The global pandemic has undoubtedly had an impact on commercial leasehold premises of all kinds and in all sectors. We have seen some businesses accelerating their plans for their real estate whilst for others their entire premises strategy will have been re-written.
This could mean a business reducing their real estate portfolio, co-locating their operations or taking more space. Any of these objectives will involve a commercial tenant carefully considering its exit options. Landlords too will need to be ready to react to tenant requests and understand how best they can protect their investment. Most exit options available require landlord consent or agreement. Understanding what the landlord can and cannot ask for will be key.
There are a variety of points to consider, and not all of the options will be available to all occupiers but understanding them is key to helping businesses formulate their next steps. If you are looking to reduce or increase the property footprint of your business or move to new premises, you will find the key points below.
Typically, tenants will have one of four options to consider:
• exercising a break clause;
• assigning their lease to another tenant;
• surrendering the lease.
Exercising a Break Clause
This is usually the only way a tenant can unilaterally terminate their lease without the consent or agreement of the landlord.
A tenant should check its lease carefully to see if they have a break date in the near future. It is important to know how much prior notice needs to be given to the landlord to exercise the break; six months is common, but it can be longer. Tenants should be wary of any conditions attached to a break right, these are very strictly construed – not complying with a condition can mean a tenant’s break is not valid, with the result that the tenant has to stay in the premises paying the rent until the end of the lease (or the next break date).
From the landlord’s perspective, they should carefully review the lease to understand whether a break notice has been served correctly and what the break conditions are. This could be the difference between having tenanted premises and an empty unit.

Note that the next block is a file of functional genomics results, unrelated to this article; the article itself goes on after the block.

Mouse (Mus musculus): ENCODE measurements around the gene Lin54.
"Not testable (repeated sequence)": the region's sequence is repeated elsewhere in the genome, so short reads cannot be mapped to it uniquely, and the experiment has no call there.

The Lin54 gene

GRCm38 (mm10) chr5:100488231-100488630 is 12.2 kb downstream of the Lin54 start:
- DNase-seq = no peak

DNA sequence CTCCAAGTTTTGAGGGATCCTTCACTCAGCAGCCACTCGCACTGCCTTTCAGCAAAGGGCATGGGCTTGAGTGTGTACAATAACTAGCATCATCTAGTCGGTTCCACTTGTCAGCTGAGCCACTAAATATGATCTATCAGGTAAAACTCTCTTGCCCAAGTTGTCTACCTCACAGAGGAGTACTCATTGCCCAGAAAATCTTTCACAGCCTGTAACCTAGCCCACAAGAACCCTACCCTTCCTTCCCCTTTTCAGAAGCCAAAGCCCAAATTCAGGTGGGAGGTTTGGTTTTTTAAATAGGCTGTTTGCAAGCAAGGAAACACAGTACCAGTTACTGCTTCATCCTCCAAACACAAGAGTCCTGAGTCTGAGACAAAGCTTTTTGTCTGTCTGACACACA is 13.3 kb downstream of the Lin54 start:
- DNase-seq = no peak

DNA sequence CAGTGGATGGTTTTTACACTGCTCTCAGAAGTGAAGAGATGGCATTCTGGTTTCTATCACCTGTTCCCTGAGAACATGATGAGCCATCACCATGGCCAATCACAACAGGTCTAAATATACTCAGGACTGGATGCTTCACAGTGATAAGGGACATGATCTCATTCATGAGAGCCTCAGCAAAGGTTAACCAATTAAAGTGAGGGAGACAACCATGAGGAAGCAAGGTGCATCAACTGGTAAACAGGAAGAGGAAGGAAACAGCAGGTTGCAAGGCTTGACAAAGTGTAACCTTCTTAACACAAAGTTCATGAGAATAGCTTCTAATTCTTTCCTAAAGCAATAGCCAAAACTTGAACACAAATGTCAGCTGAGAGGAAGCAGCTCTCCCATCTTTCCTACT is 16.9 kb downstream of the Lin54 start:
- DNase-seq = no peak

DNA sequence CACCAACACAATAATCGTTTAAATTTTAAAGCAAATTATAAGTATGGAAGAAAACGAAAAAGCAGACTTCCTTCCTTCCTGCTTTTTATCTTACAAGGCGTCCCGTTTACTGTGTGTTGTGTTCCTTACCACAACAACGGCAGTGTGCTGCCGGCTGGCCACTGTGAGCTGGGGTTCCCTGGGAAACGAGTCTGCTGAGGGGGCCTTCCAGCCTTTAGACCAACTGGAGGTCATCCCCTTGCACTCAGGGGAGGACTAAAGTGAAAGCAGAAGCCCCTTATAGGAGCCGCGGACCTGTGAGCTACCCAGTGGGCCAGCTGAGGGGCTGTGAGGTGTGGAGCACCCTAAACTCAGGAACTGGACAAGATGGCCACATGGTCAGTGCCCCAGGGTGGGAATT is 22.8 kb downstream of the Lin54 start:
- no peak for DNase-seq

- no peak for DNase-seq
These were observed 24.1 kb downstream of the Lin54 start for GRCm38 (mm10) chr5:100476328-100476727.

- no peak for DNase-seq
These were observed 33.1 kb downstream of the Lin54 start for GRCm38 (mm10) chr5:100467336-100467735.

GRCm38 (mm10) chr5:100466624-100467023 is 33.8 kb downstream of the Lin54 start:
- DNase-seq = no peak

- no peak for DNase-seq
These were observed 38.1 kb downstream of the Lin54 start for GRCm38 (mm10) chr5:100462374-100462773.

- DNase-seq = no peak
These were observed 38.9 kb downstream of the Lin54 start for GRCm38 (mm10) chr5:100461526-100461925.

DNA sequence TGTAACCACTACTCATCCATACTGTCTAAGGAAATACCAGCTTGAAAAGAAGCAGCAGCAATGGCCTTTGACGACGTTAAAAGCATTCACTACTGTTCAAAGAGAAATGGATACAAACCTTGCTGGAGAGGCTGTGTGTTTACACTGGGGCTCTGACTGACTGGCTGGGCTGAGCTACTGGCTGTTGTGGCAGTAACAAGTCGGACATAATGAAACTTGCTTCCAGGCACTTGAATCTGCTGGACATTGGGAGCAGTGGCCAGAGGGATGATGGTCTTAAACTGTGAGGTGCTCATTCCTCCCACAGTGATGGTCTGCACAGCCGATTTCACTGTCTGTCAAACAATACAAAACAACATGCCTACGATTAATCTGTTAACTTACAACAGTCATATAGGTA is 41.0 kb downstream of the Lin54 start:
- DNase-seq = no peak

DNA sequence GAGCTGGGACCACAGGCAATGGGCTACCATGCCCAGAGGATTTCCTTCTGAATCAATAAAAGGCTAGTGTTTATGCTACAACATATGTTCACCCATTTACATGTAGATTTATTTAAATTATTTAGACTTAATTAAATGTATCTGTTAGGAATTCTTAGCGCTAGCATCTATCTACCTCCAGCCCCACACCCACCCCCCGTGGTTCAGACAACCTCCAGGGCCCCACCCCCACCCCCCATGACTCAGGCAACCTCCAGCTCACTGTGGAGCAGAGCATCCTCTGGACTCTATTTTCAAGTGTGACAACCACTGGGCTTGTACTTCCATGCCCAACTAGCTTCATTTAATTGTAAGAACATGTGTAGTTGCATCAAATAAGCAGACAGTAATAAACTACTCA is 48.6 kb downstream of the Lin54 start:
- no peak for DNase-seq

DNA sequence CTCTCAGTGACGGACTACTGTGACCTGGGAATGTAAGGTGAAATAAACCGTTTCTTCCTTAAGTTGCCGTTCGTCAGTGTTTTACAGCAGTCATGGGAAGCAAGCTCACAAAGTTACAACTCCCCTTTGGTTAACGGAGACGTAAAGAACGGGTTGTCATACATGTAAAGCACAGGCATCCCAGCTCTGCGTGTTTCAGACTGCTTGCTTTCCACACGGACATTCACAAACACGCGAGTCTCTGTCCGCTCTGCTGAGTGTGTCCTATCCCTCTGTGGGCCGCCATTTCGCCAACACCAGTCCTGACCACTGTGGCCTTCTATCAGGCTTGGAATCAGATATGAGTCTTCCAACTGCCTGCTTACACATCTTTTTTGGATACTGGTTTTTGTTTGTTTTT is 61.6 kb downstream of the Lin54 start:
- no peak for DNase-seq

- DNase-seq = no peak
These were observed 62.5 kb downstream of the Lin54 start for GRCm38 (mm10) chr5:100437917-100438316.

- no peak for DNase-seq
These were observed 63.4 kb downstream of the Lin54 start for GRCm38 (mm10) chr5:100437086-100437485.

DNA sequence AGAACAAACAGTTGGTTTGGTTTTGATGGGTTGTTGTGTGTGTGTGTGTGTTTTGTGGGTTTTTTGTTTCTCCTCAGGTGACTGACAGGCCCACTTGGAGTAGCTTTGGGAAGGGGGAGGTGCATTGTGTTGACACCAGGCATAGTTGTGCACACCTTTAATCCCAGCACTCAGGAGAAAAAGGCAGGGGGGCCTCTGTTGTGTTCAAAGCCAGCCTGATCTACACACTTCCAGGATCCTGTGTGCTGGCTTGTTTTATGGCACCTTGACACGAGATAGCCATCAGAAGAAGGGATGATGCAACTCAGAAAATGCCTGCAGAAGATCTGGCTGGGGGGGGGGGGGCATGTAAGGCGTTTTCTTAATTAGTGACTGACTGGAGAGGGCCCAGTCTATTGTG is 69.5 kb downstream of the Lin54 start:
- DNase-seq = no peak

Assigning a lease
If the tenant can find someone to take on the lease, then they will almost certainly need their landlord’s prior written consent to the assignment. The lease will normally say that the landlord cannot unreasonably withhold or delay giving its consent, will set out the circumstances when consent can be withheld and will list the conditions the landlord can impose on the assignment.
It is important for landlords to understand the conditions, for example they may have the right to ask for a guarantor or a rent deposit. It will be crucial for a landlord to carry out referencing on the incoming tenant and a review of its accounts. This will help the landlord form a view whether the tenant will be able to pay the rent and help protect the value of the landlord’s investment.
Where the landlord is entitled to refuse its consent to assign the lease, or to impose conditions that the new tenant cannot accept, it may still be possible to grant a lease to a third party that “sits underneath” the tenant’s own lease, known as an underlease. Landlords are often less able to refuse their consent to an underlease. The tenant will not be released from its obligations in its own lease. The tenant will however be able to pass down some or all of its own obligations to the undertenant in the underlease (payment of rent, repair liabilities and so on).